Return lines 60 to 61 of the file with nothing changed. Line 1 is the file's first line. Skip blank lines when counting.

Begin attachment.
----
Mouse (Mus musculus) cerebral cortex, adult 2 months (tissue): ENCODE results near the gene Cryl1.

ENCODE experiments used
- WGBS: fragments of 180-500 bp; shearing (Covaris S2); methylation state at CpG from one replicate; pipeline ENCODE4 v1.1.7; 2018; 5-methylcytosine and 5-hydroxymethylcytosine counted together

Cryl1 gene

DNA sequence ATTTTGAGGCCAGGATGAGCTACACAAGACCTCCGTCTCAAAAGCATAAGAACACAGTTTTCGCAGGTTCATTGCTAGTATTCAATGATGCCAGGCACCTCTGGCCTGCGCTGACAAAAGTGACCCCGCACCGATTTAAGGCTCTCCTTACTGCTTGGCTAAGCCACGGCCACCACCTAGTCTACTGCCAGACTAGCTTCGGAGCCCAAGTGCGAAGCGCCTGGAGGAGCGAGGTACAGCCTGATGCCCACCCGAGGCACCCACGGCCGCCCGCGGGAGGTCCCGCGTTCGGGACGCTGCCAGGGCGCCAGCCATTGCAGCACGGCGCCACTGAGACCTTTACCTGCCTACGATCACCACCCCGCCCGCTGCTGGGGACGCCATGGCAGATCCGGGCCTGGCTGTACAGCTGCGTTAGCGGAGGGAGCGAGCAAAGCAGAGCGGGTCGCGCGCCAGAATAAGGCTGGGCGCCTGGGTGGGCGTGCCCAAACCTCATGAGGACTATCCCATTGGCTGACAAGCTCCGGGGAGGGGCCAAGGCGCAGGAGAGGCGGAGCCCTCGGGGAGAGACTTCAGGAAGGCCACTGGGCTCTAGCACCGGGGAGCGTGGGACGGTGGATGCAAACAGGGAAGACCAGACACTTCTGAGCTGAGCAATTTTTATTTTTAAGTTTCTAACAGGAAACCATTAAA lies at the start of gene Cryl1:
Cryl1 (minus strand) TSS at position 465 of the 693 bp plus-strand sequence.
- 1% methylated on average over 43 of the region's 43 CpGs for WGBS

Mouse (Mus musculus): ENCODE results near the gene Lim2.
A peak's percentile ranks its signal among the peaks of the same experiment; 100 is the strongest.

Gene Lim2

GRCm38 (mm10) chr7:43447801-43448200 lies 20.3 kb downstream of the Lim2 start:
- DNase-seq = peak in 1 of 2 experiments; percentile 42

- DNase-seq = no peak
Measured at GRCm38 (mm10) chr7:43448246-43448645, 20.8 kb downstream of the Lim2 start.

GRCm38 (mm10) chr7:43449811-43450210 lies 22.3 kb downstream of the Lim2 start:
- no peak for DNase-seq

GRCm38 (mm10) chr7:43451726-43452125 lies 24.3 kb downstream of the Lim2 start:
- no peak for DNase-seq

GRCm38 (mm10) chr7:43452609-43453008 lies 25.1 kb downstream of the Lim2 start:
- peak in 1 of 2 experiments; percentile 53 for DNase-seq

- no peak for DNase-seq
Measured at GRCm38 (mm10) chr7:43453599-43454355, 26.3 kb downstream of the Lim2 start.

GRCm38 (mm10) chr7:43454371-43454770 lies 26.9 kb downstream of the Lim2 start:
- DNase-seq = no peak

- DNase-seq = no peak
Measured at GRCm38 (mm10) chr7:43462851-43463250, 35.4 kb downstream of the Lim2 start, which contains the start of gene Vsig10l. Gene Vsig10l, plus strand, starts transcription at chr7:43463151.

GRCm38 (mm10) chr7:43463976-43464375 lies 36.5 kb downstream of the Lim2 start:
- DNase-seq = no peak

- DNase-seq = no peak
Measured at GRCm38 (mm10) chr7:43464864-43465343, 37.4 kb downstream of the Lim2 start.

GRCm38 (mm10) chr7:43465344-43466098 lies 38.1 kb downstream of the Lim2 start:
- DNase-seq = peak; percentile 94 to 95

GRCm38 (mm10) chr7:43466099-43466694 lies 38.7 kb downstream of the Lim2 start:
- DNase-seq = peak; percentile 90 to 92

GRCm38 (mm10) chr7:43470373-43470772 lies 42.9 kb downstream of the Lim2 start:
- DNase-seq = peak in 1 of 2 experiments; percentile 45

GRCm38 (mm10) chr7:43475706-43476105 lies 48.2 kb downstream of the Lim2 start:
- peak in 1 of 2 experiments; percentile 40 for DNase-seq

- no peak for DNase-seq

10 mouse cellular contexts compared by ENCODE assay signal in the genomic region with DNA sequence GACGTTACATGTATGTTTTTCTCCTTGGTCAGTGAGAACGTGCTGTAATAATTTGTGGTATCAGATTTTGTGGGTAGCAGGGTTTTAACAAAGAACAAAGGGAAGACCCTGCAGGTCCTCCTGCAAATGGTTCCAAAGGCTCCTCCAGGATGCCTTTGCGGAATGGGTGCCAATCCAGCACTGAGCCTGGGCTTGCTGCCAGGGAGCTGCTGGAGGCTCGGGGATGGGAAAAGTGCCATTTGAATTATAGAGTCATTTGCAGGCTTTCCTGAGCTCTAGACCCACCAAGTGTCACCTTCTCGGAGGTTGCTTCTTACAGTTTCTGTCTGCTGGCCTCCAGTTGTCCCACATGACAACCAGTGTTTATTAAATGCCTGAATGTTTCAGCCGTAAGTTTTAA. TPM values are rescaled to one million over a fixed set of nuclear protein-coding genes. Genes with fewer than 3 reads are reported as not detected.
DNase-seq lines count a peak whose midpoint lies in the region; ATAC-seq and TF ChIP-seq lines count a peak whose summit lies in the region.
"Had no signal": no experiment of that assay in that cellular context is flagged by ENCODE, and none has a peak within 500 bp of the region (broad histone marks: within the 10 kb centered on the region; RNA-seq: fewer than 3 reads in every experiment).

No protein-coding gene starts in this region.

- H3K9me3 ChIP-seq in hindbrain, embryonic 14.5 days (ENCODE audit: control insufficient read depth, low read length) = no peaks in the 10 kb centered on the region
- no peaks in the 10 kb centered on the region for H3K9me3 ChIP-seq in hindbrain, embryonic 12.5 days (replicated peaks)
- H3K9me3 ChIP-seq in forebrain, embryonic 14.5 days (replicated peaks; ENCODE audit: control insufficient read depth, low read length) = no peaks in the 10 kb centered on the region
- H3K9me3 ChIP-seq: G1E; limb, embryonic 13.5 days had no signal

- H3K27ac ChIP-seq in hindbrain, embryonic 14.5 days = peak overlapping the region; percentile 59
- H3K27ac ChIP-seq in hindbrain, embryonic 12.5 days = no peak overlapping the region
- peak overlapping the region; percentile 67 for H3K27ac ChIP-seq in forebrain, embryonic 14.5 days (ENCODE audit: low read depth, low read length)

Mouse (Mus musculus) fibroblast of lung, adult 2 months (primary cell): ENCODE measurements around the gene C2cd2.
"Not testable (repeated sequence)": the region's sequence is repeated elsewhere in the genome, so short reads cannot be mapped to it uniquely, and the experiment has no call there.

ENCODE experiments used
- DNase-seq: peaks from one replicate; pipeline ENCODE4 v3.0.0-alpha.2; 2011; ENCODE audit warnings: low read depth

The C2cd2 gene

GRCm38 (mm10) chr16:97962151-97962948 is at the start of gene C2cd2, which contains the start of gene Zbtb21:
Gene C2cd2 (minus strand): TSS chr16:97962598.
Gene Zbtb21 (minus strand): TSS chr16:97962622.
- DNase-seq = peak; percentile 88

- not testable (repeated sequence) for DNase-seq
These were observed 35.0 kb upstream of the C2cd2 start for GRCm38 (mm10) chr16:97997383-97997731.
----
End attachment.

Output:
- not testable (repeated sequence) for DNase-seq
These were observed 35.0 kb upstream of the C2cd2 start for GRCm38 (mm10) chr16:97997383-97997731.